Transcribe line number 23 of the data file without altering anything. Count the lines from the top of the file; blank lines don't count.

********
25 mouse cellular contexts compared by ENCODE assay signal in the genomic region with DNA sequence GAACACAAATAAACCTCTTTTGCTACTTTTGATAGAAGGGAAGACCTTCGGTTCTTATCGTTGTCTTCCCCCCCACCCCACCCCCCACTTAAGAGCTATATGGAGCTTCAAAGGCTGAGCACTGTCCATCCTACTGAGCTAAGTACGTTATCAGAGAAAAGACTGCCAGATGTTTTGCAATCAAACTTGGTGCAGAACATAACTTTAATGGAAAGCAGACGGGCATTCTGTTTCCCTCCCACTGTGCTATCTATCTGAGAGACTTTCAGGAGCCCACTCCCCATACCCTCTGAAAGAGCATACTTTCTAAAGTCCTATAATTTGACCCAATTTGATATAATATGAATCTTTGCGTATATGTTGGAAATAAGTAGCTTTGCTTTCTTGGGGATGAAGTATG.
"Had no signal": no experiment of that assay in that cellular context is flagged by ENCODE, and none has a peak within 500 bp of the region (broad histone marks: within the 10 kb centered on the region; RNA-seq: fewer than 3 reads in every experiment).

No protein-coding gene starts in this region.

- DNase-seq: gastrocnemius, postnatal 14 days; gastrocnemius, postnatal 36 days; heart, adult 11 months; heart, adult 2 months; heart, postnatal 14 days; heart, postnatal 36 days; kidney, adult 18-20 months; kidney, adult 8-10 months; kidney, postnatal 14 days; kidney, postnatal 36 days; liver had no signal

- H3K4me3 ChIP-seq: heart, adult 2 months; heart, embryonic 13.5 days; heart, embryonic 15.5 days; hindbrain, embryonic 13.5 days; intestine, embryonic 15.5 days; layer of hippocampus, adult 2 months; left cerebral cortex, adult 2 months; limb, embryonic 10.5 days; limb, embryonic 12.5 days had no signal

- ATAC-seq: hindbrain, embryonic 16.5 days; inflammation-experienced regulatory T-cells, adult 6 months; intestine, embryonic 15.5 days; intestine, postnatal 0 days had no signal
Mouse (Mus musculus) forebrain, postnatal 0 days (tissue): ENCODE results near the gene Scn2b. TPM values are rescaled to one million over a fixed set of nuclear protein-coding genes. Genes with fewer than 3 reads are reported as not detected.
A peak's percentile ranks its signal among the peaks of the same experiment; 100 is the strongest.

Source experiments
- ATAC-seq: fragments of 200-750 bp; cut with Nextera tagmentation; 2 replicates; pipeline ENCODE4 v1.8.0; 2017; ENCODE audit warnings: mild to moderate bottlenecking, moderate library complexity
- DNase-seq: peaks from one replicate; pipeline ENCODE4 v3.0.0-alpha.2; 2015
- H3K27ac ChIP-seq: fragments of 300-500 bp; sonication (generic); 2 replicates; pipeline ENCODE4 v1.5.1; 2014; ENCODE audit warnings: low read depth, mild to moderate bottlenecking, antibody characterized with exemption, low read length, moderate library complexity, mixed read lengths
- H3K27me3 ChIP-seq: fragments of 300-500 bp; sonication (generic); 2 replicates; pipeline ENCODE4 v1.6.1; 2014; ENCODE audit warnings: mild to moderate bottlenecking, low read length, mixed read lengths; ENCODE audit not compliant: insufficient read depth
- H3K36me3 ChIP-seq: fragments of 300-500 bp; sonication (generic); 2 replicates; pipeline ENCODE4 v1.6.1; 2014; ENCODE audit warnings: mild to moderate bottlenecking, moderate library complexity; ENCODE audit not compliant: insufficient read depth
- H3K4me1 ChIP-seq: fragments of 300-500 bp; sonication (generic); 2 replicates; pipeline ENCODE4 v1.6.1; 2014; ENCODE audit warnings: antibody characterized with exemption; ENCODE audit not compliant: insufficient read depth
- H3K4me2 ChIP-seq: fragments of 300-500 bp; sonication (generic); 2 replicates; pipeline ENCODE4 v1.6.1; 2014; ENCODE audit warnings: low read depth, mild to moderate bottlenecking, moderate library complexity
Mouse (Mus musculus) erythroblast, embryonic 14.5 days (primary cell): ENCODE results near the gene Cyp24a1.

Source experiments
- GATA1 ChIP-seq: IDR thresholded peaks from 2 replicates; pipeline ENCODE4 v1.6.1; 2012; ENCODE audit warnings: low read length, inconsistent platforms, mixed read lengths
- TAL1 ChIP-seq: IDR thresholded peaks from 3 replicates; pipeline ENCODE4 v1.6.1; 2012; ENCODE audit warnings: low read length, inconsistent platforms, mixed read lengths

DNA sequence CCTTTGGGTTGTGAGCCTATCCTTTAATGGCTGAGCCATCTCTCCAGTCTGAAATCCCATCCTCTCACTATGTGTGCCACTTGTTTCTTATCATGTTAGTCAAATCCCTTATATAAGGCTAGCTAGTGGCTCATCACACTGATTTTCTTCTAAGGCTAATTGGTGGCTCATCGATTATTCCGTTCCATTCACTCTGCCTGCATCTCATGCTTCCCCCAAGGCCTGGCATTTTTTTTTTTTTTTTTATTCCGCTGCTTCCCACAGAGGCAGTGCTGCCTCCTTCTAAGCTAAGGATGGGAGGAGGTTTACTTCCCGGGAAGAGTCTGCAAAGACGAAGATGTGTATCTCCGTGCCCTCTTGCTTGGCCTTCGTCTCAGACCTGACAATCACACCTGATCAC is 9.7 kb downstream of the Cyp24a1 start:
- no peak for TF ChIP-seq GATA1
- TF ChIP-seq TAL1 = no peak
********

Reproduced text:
- TF ChIP-seq TAL1 = no peak